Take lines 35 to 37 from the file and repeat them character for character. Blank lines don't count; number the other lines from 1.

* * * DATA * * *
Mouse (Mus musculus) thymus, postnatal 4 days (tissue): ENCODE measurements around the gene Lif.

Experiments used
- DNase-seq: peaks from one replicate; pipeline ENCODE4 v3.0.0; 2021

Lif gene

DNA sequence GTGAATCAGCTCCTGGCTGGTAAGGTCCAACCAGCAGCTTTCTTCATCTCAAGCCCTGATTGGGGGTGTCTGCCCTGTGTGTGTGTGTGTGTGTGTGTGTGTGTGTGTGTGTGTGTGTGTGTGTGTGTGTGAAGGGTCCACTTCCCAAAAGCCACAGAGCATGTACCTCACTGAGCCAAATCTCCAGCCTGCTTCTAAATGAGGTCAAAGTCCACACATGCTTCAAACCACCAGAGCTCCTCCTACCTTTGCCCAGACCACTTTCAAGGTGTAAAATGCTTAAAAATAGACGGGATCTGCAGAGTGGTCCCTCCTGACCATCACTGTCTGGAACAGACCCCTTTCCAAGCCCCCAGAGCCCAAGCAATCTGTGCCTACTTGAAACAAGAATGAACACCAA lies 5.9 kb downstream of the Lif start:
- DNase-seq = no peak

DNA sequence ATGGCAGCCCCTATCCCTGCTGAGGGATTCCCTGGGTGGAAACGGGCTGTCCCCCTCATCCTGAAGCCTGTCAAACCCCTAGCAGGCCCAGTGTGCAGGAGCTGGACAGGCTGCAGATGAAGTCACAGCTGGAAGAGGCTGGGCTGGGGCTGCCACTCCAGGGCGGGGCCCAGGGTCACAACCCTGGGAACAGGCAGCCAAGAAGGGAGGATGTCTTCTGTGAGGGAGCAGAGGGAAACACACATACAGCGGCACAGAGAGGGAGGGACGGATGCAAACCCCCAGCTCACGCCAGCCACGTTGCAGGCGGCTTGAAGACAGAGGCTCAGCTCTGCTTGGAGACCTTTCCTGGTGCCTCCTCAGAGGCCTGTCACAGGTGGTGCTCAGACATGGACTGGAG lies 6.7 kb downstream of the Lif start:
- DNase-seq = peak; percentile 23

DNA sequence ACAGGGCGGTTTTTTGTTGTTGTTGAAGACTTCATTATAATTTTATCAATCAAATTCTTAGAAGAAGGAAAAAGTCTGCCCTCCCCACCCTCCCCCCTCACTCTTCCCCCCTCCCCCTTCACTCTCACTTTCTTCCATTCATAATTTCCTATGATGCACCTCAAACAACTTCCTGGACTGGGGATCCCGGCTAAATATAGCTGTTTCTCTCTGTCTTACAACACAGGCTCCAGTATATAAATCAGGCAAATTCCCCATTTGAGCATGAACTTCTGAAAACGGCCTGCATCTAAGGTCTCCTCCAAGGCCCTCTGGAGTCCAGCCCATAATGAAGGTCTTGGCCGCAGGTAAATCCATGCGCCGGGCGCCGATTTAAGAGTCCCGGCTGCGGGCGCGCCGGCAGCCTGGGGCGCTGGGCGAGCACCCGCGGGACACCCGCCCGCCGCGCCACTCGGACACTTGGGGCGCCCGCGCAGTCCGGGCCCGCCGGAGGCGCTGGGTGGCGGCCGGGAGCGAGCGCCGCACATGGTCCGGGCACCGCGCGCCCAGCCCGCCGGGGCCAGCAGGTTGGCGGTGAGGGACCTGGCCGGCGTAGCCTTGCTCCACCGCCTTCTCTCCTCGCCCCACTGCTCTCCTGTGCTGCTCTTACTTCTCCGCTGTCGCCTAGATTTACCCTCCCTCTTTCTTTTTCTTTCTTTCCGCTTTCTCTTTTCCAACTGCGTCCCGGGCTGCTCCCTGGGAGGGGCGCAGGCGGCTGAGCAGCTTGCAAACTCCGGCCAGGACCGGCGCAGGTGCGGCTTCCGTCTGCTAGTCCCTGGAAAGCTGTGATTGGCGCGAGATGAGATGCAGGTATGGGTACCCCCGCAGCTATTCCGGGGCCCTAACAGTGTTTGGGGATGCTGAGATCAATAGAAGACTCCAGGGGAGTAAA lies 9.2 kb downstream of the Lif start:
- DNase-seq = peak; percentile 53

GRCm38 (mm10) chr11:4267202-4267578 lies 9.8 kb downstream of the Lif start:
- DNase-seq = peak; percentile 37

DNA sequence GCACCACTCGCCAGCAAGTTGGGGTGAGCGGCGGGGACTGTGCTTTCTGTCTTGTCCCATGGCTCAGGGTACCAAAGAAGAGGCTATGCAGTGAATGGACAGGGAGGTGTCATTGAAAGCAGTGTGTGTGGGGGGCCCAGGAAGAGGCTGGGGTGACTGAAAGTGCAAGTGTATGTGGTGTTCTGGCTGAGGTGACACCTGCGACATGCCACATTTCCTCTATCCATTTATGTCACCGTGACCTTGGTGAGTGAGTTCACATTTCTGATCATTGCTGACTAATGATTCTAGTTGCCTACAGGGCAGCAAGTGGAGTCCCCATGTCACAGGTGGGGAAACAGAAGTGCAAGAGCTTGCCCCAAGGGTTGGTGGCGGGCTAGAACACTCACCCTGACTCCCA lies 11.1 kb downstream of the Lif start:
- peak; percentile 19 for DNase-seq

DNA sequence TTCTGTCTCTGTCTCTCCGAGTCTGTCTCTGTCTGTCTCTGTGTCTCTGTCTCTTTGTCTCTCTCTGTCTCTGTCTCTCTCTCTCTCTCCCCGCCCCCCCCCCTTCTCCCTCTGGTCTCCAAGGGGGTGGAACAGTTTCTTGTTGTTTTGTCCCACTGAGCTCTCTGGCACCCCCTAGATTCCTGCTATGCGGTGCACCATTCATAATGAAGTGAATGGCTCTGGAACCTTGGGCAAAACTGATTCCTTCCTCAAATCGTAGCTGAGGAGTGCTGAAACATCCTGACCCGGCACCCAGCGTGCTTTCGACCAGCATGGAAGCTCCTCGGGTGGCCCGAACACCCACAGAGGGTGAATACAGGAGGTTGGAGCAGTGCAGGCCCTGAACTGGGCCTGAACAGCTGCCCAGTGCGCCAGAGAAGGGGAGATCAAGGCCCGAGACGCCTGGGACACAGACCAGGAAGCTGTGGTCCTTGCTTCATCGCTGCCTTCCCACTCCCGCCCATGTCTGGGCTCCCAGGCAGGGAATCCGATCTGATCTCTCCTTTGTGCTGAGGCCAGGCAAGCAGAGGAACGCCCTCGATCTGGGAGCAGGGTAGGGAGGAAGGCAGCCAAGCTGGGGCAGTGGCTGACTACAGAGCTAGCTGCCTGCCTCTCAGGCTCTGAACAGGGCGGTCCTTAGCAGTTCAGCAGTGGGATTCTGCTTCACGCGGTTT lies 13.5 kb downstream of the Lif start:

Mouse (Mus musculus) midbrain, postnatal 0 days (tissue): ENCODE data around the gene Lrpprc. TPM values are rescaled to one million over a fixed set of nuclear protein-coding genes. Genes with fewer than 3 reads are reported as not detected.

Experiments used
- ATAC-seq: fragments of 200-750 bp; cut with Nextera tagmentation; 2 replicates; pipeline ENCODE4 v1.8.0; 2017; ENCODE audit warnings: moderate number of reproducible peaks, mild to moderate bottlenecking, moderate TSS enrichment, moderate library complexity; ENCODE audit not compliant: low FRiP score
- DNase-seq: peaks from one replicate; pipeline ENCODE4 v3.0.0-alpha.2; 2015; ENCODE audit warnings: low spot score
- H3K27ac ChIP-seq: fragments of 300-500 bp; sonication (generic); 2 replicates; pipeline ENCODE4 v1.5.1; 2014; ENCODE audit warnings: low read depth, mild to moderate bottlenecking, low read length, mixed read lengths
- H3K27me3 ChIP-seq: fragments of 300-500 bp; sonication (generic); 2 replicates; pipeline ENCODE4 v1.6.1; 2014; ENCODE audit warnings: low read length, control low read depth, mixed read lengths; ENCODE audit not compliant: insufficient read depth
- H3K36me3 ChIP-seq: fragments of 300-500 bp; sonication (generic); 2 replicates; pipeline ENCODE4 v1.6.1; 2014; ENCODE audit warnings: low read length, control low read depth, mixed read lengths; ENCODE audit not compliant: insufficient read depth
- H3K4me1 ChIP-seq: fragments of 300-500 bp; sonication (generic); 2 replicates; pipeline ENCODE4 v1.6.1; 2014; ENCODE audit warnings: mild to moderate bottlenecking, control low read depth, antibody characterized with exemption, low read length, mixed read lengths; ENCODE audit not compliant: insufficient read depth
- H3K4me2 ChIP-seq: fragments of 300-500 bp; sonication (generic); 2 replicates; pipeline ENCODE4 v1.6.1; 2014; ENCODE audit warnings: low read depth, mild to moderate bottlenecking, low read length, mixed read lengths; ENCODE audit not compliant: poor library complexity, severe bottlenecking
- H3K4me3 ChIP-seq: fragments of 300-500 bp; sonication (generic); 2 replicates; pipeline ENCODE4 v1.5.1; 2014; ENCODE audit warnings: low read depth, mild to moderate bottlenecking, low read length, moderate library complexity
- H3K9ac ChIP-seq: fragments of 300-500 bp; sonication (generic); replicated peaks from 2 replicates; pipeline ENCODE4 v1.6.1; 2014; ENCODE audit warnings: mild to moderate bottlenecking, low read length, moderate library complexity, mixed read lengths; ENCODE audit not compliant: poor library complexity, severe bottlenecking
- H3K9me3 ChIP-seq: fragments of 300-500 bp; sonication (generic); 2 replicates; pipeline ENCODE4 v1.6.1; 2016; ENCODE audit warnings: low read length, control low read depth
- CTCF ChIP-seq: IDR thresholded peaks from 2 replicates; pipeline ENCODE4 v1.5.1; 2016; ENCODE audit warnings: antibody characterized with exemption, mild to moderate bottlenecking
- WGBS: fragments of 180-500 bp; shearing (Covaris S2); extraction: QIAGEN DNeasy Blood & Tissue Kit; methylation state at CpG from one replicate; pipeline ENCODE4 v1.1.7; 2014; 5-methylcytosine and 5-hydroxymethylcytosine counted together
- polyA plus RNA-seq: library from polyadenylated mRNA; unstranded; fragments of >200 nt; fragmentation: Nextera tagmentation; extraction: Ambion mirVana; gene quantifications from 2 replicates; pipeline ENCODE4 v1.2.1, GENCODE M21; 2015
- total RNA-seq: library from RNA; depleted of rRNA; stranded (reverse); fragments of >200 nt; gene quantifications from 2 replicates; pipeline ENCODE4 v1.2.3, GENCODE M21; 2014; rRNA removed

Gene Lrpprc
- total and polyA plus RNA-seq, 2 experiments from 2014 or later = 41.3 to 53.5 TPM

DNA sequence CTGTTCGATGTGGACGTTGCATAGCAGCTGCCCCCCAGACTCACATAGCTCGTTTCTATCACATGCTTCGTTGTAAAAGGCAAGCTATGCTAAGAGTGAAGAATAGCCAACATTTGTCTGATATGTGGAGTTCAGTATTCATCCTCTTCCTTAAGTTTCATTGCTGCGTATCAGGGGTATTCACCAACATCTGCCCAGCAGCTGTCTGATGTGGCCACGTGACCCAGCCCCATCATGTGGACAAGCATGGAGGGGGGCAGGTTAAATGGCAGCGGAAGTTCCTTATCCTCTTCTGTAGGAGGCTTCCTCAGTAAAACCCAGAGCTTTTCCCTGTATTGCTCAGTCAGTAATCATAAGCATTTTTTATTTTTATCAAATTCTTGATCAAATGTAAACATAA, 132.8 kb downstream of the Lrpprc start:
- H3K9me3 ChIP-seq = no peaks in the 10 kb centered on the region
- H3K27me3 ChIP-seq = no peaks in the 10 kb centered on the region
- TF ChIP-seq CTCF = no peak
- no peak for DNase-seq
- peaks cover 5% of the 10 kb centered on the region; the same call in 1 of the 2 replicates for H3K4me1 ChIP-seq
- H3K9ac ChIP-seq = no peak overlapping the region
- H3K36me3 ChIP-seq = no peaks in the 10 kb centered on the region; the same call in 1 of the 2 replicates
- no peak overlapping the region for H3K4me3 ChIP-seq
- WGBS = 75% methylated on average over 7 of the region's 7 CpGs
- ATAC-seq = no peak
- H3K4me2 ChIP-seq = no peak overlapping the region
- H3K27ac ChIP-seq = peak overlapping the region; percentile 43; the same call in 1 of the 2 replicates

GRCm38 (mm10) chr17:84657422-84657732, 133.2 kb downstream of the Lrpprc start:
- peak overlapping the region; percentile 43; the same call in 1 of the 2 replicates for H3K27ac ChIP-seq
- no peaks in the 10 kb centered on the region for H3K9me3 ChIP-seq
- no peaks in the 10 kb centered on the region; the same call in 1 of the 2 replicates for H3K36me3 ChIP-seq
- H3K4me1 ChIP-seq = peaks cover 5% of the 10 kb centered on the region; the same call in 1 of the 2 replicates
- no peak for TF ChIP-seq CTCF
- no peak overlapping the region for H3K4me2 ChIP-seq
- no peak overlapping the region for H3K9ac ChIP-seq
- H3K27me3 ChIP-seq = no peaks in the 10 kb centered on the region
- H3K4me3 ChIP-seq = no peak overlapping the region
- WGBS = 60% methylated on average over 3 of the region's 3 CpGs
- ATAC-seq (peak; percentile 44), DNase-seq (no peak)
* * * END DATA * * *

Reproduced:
- H3K9me3 ChIP-seq = no peaks in the 10 kb centered on the region
- H3K27me3 ChIP-seq = no peaks in the 10 kb centered on the region
- TF ChIP-seq CTCF = no peak